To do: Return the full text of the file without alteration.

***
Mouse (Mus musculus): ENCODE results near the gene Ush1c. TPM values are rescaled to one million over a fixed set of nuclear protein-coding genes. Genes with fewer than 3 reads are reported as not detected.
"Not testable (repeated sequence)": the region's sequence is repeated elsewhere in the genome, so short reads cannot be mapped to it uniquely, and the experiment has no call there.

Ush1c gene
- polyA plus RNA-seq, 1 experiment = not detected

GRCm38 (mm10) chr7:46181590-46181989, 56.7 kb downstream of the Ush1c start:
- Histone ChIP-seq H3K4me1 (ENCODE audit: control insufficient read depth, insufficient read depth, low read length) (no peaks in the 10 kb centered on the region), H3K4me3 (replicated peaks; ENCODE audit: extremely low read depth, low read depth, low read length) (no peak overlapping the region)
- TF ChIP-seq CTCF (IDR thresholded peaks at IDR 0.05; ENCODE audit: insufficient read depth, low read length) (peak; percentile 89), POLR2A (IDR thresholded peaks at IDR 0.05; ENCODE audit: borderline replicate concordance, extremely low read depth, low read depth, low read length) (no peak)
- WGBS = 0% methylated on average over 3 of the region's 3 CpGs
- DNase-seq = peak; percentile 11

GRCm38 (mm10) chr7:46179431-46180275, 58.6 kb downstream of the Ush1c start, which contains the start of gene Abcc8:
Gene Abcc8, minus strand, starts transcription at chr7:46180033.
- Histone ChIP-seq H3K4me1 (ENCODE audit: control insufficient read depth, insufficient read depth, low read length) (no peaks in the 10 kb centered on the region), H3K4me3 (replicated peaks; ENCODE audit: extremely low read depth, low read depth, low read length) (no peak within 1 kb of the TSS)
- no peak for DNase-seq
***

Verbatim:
Mouse (Mus musculus): ENCODE results near the gene Ush1c. TPM values are rescaled to one million over a fixed set of nuclear protein-coding genes. Genes with fewer than 3 reads are reported as not detected.
"Not testable (repeated sequence)": the region's sequence is repeated elsewhere in the genome, so short reads cannot be mapped to it uniquely, and the experiment has no call there.

Ush1c gene
- polyA plus RNA-seq, 1 experiment = not detected

GRCm38 (mm10) chr7:46181590-46181989, 56.7 kb downstream of the Ush1c start:
- Histone ChIP-seq H3K4me1 (ENCODE audit: control insufficient read depth, insufficient read depth, low read length) (no peaks in the 10 kb centered on the region), H3K4me3 (replicated peaks; ENCODE audit: extremely low read depth, low read depth, low read length) (no peak overlapping the region)
- TF ChIP-seq CTCF (IDR thresholded peaks at IDR 0.05; ENCODE audit: insufficient read depth, low read length) (peak; percentile 89), POLR2A (IDR thresholded peaks at IDR 0.05; ENCODE audit: borderline replicate concordance, extremely low read depth, low read depth, low read length) (no peak)
- WGBS = 0% methylated on average over 3 of the region's 3 CpGs
- DNase-seq = peak; percentile 11

GRCm38 (mm10) chr7:46179431-46180275, 58.6 kb downstream of the Ush1c start, which contains the start of gene Abcc8:
Gene Abcc8, minus strand, starts transcription at chr7:46180033.
- Histone ChIP-seq H3K4me1 (ENCODE audit: control insufficient read depth, insufficient read depth, low read length) (no peaks in the 10 kb centered on the region), H3K4me3 (replicated peaks; ENCODE audit: extremely low read depth, low read depth, low read length) (no peak within 1 kb of the TSS)
- no peak for DNase-seq